We’re here to network. Because we’re here to create business. And both business and networking are all about relationship.
So today let’s take a look at something in the bedrock of relationship building. An elusive trait, because once you realize you have it, it’s hard to hold onto…
But we better define this first. My sense is that humility can sometimes get confused with other sentiments. And if misinterpreted, it could be off-putting.
The dictionary definition of humility is as follows: Freedom from pride or arrogance. The quality or state of being humble.
Simply put, humility is not thinking less of myself. It’s thinking of myself less. In other words, it’s the ability to get my stuff out of the way in order to be fully present with you. So that I can listen to you, hear you, see you, and maximize the chance that I understand you. It supports empathy and connection, and allows me to bring an openness and willingness to be with whatever you bring to me.
I may not agree with everything you offer, but what’s important is, am I allowing space for whatever that is?
To be clear, humility is not guilt or shame or embarrassment. And this is not to be confused with being humiliated — which is when a state of humility is forced upon someone. What I’m talking about is being humble as a choice, an orientation in a relationship.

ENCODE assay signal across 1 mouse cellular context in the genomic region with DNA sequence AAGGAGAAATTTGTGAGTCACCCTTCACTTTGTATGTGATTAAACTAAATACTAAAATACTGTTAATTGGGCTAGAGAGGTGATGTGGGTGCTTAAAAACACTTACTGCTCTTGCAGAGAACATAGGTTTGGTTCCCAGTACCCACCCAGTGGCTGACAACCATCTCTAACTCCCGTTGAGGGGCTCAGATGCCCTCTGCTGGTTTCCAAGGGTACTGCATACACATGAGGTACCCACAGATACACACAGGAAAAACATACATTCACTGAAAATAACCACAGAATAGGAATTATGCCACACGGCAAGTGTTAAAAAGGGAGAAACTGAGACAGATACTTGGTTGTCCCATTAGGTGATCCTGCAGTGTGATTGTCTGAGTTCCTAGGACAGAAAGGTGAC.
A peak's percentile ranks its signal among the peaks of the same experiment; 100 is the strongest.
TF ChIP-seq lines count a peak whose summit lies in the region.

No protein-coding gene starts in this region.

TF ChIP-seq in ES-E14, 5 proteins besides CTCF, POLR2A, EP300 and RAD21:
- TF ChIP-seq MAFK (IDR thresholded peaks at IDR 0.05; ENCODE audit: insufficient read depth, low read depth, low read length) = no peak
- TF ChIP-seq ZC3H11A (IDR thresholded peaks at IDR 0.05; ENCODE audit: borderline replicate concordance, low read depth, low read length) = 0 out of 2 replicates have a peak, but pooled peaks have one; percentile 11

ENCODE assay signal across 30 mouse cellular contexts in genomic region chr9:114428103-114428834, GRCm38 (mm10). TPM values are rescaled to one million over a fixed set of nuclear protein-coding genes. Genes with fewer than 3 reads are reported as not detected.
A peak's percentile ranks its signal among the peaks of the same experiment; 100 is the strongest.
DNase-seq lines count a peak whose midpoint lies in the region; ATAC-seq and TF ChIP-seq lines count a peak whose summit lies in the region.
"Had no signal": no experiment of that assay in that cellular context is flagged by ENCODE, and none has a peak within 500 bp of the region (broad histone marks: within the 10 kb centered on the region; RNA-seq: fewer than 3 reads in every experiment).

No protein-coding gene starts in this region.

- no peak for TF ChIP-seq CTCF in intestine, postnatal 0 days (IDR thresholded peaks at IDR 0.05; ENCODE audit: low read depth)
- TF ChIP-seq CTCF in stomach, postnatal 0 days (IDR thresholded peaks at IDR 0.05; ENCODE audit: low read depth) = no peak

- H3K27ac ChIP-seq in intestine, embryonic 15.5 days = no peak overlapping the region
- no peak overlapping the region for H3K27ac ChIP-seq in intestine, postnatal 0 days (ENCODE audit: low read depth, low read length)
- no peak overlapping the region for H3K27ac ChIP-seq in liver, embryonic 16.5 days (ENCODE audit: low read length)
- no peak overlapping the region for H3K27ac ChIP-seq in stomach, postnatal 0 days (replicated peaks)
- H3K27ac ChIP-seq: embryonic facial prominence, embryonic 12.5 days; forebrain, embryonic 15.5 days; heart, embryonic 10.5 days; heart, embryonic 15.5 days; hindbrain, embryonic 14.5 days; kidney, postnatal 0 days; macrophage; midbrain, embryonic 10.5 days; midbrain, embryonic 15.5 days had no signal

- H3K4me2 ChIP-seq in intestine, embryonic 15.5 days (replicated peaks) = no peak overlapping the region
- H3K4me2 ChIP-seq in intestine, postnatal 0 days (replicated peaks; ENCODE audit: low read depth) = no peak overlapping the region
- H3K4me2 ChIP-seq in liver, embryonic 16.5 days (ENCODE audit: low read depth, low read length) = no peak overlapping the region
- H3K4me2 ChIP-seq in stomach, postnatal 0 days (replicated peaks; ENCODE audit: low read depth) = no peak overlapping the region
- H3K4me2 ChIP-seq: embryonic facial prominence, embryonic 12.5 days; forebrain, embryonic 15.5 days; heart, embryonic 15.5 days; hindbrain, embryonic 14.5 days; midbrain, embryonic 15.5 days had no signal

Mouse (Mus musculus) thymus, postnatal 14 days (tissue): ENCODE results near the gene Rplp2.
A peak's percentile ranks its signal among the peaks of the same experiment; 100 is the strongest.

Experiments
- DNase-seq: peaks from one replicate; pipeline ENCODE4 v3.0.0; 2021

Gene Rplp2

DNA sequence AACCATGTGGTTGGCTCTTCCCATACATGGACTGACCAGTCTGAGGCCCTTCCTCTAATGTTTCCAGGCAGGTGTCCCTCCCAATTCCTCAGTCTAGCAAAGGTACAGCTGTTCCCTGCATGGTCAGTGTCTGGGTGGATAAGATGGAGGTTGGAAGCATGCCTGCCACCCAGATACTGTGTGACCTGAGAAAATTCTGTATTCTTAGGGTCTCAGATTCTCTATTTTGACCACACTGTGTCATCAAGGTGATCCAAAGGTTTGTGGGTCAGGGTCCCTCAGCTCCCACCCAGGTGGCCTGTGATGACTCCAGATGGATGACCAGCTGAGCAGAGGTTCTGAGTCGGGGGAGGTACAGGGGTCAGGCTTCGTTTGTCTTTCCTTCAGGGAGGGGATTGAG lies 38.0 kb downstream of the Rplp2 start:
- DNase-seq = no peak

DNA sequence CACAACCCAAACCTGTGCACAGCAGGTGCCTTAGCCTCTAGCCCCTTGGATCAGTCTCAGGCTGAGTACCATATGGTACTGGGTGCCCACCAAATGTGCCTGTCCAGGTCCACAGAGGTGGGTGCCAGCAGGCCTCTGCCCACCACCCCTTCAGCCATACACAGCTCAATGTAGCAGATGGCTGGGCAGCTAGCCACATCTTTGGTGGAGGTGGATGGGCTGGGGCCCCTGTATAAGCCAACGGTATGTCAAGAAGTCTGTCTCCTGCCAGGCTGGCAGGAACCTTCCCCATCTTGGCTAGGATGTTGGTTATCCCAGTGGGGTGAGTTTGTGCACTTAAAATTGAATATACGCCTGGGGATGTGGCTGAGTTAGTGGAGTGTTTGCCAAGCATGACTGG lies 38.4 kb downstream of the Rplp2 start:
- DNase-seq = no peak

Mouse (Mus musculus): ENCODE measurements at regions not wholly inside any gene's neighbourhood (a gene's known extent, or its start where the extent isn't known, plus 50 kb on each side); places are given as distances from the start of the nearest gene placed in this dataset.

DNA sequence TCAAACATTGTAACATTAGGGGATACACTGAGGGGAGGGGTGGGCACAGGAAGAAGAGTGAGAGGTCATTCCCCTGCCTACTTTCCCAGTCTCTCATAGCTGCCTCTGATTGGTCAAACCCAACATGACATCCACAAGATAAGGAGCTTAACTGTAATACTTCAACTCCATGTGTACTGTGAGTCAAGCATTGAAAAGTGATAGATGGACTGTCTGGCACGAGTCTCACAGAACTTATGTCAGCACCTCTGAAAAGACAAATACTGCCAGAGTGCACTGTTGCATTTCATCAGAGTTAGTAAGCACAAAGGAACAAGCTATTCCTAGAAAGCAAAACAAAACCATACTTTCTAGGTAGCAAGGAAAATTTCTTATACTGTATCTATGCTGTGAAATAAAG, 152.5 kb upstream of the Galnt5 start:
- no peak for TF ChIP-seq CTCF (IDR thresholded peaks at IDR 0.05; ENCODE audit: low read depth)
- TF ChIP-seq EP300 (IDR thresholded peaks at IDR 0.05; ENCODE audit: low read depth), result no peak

In a sense, humility is simply focusing on others rather than ourselves.
Now perhaps your wheels are already turning, and you’re seeing something for yourself. If so, great. But let me connect the dots just to make sure.
Consider what becomes possible when we focus on others. When we really hear what prospects are looking for, what anybody is looking for.
Humility is a quality that exists in all of the greatest leaders. Because they know that no real growth or positive change will occur without the help of others.
And it’s certainly true in our businesses. No deals get closed without the involvement of others. Humility is something that supports the relationship with our prospects, our clients and our other professional structures — partners, employees, our team, the organization.
So it’s good to keep an eye on what people are looking for. But it’s really about being present, in the moment, with whomever is in front of you — allowing space for what they need, their point of view, and the experience they’re having.
Where you find humility you will likely also discover courage, trust, and confidence. Because we can only get our stuff out of the way if we know that our own needs will ultimately get met.
Again, humility supports empathy, connection and partnership. Foundational aspects of any relationship.
So by all means, when you take the mic for your 30 sec, fill the space and bring what you have. But then practice getting out of the way, in service of learning how you might show up for others.
Powerful relationships lead to increased impact and more business.
So keep an eye on how humility is going for you, and if any questions arise or you’d like to unpack this further, reach out any time.